This past weekend I made a large batch of meatballs; some for dinner and the rest for the freezer. I love having meatballs in the freezer – they make a weeknight dinner of pasta or subs a much easier endeavor. And since there’s nothing I love more than garlicky meatballs, my homegrown green garlic make these meatballs extra delicious. I also added a couple of garlic cloves, for a super intense garlic flavor. Vampires, you’ve been warned.

So, if you grow garlic or see green garlic at the market and have wondered what to do with it, here’s a delicious idea.

lola rugula how to use green garlic

green garlic meatballs

  • 3 lbs. ground beef
  • 2 lbs. ground pork
  • 1 cup finely chopped green garlic
  • 4 cloves garlic, minced
  • 1 medium white onion, finely chopped (about 1 cup)
  • 3 tablespoons chopped fresh parsley
  • 1 1/2 tablespoons dried oregano
  • 1 teaspoon kosher salt
  • 1/2 teaspoon freshly ground black pepper
  • 3 large eggs, beaten
  • 1/2 cup half and half
  • 3/4 cup panko bread crumbs

In a large bowl, mix everything together well, but not over mixing or smashing everything together too much. I use my fingertips more than my whole hands to blend it all together because I find that over-mixing and mashing it all together makes a denser meatball than I prefer.

Preheat oven to 350

Brush a baking sheet with olive oil.

Begin rolling the meatballs and placing them on the prepared baking sheet. This recipe made about 80 golf ball sized meatballs, 40 meatballs per sheet. If you want them larger, increase the cooking time; smaller, decrease the time.

Bake meatballs for about 20 minutes, turn, and then bake another 20 or just until they start to brown.

lola rugula green garlic meatballs recipe

See that beautiful green garlic in those meatballs? It really adds a fresh garlic flavor to these and I think you’ll agree.

Don’t know what to do with green garlic? Now you do! Never be afraid to play with your food – the results are delicious. Enjoy!

lola rugula how to make easy pasta carbonara

Drunken Round Steak

In case you haven’t noticed, I’m on a real comfort food kick lately and this weekend was no exception. We’re getting bombarded with snow right now, so what better way to spend time inside than cooking up a warm and comforting¬†dish of round steak and noodles?

It’s been a long time since I’ve done anything with round steak but since it was part of the side of beef we recently purchased, I have a few of them on hand that I need to get creative with. ¬†Braising is perfect for it, but I wanted to change it up and make something I could serve with noodles or rice. I trimmed the beef and sliced it, and then tossed it in some flour before browning it. Then I threw in some garlic, onion, mushrooms, red and yellow bell peppers and then some beer (hence the “drunken” part of this recipe) to make a gravy. After about an hour-long simmer, the results were delicious. This is an amped-up recipe version of beef tips with noodles and it’s packed with heartiness and flavor.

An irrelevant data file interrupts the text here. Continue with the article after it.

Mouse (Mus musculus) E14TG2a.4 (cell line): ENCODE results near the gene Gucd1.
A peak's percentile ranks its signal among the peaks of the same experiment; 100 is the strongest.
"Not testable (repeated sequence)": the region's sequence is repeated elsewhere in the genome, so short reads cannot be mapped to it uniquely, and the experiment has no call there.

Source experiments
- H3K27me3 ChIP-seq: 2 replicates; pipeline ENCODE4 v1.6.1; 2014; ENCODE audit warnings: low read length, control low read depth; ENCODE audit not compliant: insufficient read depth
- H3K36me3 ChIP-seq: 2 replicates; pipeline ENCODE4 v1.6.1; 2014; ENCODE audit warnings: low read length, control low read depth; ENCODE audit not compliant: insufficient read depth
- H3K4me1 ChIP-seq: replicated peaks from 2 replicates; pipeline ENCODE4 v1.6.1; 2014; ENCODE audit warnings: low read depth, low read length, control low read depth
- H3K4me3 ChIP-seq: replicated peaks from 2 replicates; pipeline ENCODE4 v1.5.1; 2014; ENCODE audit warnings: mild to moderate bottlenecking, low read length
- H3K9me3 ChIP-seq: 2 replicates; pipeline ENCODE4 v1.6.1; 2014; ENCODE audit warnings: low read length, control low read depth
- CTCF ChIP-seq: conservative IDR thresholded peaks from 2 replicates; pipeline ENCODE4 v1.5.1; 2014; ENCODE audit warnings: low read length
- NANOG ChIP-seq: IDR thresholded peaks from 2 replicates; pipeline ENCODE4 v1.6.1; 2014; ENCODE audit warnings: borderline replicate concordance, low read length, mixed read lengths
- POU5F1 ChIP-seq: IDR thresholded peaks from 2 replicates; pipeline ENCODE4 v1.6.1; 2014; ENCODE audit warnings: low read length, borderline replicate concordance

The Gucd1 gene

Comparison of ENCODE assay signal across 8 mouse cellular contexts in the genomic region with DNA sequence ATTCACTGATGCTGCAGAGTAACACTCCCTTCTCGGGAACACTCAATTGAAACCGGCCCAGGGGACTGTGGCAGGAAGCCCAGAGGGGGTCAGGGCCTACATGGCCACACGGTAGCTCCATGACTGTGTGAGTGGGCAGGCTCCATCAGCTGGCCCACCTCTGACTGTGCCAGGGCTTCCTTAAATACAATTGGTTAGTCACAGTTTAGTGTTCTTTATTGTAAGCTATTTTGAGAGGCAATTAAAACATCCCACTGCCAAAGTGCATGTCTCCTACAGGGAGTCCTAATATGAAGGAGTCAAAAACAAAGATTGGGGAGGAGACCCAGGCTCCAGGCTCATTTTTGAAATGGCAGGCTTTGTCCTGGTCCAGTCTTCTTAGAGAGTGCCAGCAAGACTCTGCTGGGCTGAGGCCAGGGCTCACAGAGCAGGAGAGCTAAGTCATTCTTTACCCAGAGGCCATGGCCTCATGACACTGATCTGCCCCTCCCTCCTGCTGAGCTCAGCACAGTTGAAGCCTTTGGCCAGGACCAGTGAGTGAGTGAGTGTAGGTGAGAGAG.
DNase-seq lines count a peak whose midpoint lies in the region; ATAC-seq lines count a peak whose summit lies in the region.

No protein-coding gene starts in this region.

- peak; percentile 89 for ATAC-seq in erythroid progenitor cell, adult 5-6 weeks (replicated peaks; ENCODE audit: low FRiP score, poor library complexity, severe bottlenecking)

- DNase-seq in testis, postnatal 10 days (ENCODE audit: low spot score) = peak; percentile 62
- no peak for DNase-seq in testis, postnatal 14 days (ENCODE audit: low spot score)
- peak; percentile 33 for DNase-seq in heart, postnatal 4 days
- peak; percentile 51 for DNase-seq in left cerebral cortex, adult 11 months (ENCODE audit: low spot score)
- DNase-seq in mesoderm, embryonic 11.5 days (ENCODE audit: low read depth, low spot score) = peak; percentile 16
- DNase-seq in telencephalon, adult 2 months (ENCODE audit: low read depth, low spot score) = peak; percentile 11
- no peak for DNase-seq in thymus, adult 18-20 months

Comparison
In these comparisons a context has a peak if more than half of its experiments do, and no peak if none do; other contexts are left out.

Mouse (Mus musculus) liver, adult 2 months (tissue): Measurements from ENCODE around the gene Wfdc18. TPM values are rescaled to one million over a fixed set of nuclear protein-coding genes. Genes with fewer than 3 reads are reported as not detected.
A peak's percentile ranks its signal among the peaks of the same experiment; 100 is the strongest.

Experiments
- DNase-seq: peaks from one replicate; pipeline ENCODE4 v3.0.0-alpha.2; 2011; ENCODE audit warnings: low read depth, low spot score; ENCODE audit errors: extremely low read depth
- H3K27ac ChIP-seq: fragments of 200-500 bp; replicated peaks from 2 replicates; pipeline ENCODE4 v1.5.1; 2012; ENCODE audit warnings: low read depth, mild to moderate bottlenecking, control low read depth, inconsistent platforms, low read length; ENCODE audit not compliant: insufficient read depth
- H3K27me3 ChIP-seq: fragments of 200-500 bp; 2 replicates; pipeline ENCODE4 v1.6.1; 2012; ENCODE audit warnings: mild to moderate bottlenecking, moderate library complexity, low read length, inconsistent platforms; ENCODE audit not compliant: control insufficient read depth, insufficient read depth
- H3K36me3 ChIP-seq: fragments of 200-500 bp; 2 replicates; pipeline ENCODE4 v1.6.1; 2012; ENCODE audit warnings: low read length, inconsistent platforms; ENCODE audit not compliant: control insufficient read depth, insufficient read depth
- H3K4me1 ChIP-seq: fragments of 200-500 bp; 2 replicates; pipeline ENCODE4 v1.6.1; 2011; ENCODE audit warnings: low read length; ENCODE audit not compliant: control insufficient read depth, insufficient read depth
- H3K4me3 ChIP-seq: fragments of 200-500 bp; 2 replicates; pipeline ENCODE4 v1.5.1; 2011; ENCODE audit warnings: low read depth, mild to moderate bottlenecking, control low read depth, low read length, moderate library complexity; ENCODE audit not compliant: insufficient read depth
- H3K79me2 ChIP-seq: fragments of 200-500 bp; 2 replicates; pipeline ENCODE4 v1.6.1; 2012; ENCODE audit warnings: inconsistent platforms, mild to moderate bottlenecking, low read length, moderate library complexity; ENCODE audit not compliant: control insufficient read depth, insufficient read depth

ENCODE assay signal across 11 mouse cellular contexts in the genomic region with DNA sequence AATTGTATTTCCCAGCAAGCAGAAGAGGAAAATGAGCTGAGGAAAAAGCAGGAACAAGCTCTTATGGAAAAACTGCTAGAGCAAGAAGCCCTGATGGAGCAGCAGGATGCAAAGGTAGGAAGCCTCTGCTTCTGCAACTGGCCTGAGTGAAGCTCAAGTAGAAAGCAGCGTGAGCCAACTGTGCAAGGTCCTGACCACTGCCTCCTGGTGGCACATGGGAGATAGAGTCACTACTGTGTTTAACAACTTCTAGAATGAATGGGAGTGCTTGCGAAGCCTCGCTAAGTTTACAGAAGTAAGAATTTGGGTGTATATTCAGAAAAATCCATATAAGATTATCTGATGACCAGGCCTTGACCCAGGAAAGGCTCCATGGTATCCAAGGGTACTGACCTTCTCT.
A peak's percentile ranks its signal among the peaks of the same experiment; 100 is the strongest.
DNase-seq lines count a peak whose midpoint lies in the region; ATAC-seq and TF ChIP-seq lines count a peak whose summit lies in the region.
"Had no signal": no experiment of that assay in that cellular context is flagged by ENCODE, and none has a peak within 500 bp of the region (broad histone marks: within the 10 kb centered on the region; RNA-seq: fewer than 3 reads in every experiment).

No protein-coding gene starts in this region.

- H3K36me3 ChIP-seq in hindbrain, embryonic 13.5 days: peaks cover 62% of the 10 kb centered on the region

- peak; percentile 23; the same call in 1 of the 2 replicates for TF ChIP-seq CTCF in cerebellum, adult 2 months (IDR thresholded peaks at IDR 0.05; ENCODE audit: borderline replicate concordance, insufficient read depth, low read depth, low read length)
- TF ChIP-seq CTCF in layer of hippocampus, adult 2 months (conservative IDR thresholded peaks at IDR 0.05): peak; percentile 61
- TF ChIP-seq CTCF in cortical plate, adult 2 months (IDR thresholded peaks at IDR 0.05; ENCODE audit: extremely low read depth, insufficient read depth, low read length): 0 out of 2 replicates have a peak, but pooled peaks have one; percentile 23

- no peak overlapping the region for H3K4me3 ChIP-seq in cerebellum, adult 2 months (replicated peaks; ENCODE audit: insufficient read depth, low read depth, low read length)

It may not make for the prettiest of photos, but sometimes flavor trumps food porn.

lola rugula beef tips and noodles recipe

round steak with peppers, mushrooms and onions over noodles recipe

  • 1 1/2 – 2 lbs. round steak, trimmed of bone and fat and cut into 1-2 inch strips (save those extra parts for beef broth!)
  • salt and pepper for seasoning steak, plus extra if needed
  • 1 1/2 cups flour (I used unbleached whole wheat)
  • 1/4 cup oil (I used a non-GMO sunflower oil but most types of oil will work here)
  • 2 cloves garlic, chopped (don’t mince it – you want it chunky so it doesn’t burn)
  • 1 medium onion, cut in half at the root end and sliced
  • 1-2 bell peppers, preferably red, orange or yellow, sliced
  • 8 large mushrooms, sliced
  • 1 bottle of beer or 1 /1/2 cups stock
  • 1/2 tablespoon crushed red pepper flakes (optional)
  • 1 lb. cooked pasta or egg noodles (I used Buitoni fresh linguine)
  • 2 tablespoons butter (optional)

Season beef strips with about a teaspoon each of kosher salt and black pepper. Toss in flour to coat.

Cook pasta and drain. Return to pan and add butter. Toss well and cover until ready to use.

Heat oil n a large, deep-sided skillet. Add beef strips in 2 portions and brown well. Set beef aside and add the garlic, onion, peppers, and mushrooms to the pan. Cover and cook for 5 minutes. Add half of the beer or stock and stir well, scraping up all of the crispy bits on the bottom of the pan. Return the beef to the pan, add the red pepper flakes (if adding) and  the remaining beer or stock. Stir well. Cover, reduce heat and simmer for about an hour or until the beef is incredibly tender, stirring a couple of times during cooking time. Taste and season with more salt and/or pepper, if needed. Pour beef mixture over buttered noodles and serve immediately.

lola rugula round steak recipe with onions and peppers